gee, your God sure loves to kill…

Still chugging through the Old Testament, though I did get set back about a week. No matter – the important thing is to keep going, because the power is in the Word, not in the doing (though that’s obviously important too).

Anyway, I just finished 2 Kings, and before that was, well, 1 Kings, and then the Samuels, a little bit of Ruth for some respite from the warfare, and then Judges and Joshua before that, and, well, it keeps going till Genesis. But the point is, a lot of these books are filled with some pretty gruesome, bloody warfare and murders. Take 300 and multiply by…a lot. Entire tribes and nations got wiped out because He said some words. On a smaller scale, families and individuals died because of their sin. You burned the sacrifice wrongly. Bam, you’re dead. You mourn for your two dead sons – sorry dude. You rebel… The ground eats you. Seems kinda harsh, doesn’t it? They weren’t even given time to repent!

The really difficult part to grapple with is the fact that the Bible states that God commanded a good many of these things to take place. It’s a huge issue among non-believers… How can God kill people and be good and just and everything you Christians say He is?

I’ll be the first to say I don’t have the answers. But there’s a lot that I don’t understand but still choose to put my faith in. God’s the best of ’em.

We could start by saying that God is sovereign, the He is the Righteous Judge, that He can pretty much do whatever He wants – but remember everything He does is for our own good. These aren’t really convincing arguments to someone who doesn’t believe those things in the first place. I’m not here to make you believe; I don’t think I could do that, if arguments could. I’m just trying to figure this out myself, and this is what I know: Even to me, someone who believes God is who He says He is, the God I read about in the Old Testament seems like the evil twin of the God I read about in the New Testament – until I meet Jesus. See, the thing is, OT God was just upholding the law. That’s what a good judge does. If the law says, do this and you die, then the judge who sentences to death someone who commits that crime is upholding justice. God is a God of justice. He was then, He is now, and He will be forever. I don’t know why He decided to send Jesus when He did – why not earlier, why not later, why at all – but He did. And Jesus was the sacrifice for our sins. The perfect sacrifice – the sacrifice of all sacrifices. That’s why we don’t need to be slaughtering lambs every day and dealing with all the blood and innards…yuck, thank God. God didn’t suddenly change His stripes and decide we no longer needed to die for our sins. The wages of sin is death – always was, always will be. But all those deaths we should’ve died, Jesus died for us.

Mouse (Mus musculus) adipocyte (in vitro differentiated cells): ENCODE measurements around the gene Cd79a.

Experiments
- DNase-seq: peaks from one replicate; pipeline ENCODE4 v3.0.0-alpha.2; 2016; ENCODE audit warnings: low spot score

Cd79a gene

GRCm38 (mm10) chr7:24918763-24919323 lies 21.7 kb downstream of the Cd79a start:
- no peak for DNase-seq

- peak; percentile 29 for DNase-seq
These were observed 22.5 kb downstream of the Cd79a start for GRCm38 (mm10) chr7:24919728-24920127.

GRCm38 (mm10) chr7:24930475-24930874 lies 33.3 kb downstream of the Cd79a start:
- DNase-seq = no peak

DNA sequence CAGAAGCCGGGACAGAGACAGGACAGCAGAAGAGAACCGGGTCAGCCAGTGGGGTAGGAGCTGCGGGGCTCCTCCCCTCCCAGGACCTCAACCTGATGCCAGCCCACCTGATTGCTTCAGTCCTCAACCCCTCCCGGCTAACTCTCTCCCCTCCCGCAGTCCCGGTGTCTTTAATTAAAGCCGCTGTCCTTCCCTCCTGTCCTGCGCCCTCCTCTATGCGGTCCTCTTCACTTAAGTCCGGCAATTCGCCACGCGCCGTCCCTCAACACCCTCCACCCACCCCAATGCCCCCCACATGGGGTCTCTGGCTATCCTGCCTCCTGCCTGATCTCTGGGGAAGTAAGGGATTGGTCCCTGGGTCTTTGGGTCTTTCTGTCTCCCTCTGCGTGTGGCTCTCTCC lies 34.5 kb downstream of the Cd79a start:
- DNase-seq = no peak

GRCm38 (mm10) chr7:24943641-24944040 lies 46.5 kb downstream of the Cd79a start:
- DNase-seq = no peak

I don’t think I ever really understood that, but reading through the Old Testament and seeing death as the consequence of sin being carried out so swiftly and literally is helping me to grasp just a little of this great mystery. I should’ve been dead at least 1000 times over. But Jesus died all those 1000 times and more for me. His death covered all the deaths I should’ve died.

Golly gee. (Internally, that’s being translated into some crazy worship and thanksgiving… And externally, that will hopefully be translated into some fruitful living. Because that is the only response you can have to something like this.) Golly gee.

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